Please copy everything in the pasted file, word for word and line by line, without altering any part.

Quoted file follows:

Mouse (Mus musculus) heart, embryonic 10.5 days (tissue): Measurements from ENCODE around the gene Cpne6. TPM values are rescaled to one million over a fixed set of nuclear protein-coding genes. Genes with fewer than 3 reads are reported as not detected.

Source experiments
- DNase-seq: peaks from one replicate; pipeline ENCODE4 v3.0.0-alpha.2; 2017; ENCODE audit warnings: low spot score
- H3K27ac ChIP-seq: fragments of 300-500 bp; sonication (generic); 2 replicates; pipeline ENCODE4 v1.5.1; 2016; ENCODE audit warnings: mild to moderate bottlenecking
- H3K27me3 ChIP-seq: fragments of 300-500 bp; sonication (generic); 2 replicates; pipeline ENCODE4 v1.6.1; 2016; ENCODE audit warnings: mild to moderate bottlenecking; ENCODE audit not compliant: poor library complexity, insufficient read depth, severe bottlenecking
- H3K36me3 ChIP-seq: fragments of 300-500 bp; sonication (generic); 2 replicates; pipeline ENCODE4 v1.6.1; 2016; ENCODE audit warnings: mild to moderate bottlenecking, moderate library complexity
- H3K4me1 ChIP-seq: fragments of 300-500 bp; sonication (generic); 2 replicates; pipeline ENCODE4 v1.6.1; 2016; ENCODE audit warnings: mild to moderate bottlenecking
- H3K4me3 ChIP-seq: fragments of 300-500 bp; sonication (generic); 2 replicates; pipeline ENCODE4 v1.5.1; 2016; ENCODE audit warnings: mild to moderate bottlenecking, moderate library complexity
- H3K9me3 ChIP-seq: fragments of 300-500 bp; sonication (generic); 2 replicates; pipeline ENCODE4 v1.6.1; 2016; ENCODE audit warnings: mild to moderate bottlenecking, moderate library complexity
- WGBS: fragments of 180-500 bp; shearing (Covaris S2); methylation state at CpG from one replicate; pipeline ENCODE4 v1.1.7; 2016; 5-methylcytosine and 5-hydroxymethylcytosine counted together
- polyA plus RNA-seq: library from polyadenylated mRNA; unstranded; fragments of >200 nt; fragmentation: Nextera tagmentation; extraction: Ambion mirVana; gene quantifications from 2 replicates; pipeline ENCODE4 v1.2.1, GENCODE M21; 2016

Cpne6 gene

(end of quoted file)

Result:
Mouse (Mus musculus) heart, embryonic 10.5 days (tissue): Measurements from ENCODE around the gene Cpne6. TPM values are rescaled to one million over a fixed set of nuclear protein-coding genes. Genes with fewer than 3 reads are reported as not detected.

Source experiments
- DNase-seq: peaks from one replicate; pipeline ENCODE4 v3.0.0-alpha.2; 2017; ENCODE audit warnings: low spot score
- H3K27ac ChIP-seq: fragments of 300-500 bp; sonication (generic); 2 replicates; pipeline ENCODE4 v1.5.1; 2016; ENCODE audit warnings: mild to moderate bottlenecking
- H3K27me3 ChIP-seq: fragments of 300-500 bp; sonication (generic); 2 replicates; pipeline ENCODE4 v1.6.1; 2016; ENCODE audit warnings: mild to moderate bottlenecking; ENCODE audit not compliant: poor library complexity, insufficient read depth, severe bottlenecking
- H3K36me3 ChIP-seq: fragments of 300-500 bp; sonication (generic); 2 replicates; pipeline ENCODE4 v1.6.1; 2016; ENCODE audit warnings: mild to moderate bottlenecking, moderate library complexity
- H3K4me1 ChIP-seq: fragments of 300-500 bp; sonication (generic); 2 replicates; pipeline ENCODE4 v1.6.1; 2016; ENCODE audit warnings: mild to moderate bottlenecking
- H3K4me3 ChIP-seq: fragments of 300-500 bp; sonication (generic); 2 replicates; pipeline ENCODE4 v1.5.1; 2016; ENCODE audit warnings: mild to moderate bottlenecking, moderate library complexity
- H3K9me3 ChIP-seq: fragments of 300-500 bp; sonication (generic); 2 replicates; pipeline ENCODE4 v1.6.1; 2016; ENCODE audit warnings: mild to moderate bottlenecking, moderate library complexity
- WGBS: fragments of 180-500 bp; shearing (Covaris S2); methylation state at CpG from one replicate; pipeline ENCODE4 v1.1.7; 2016; 5-methylcytosine and 5-hydroxymethylcytosine counted together
- polyA plus RNA-seq: library from polyadenylated mRNA; unstranded; fragments of >200 nt; fragmentation: Nextera tagmentation; extraction: Ambion mirVana; gene quantifications from 2 replicates; pipeline ENCODE4 v1.2.1, GENCODE M21; 2016

Cpne6 gene